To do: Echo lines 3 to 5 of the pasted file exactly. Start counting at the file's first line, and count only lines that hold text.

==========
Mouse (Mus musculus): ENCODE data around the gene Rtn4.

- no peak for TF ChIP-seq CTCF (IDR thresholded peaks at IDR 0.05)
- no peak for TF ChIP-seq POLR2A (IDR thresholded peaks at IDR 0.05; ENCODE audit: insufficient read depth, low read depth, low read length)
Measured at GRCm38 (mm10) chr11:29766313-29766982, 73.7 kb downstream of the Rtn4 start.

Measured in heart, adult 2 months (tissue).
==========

- no peak for TF ChIP-seq POLR2A (IDR thresholded peaks at IDR 0.05; ENCODE audit: insufficient read depth, low read depth, low read length)
Measured at GRCm38 (mm10) chr11:29766313-29766982, 73.7 kb downstream of the Rtn4 start.

Measured in heart, adult 2 months (tissue).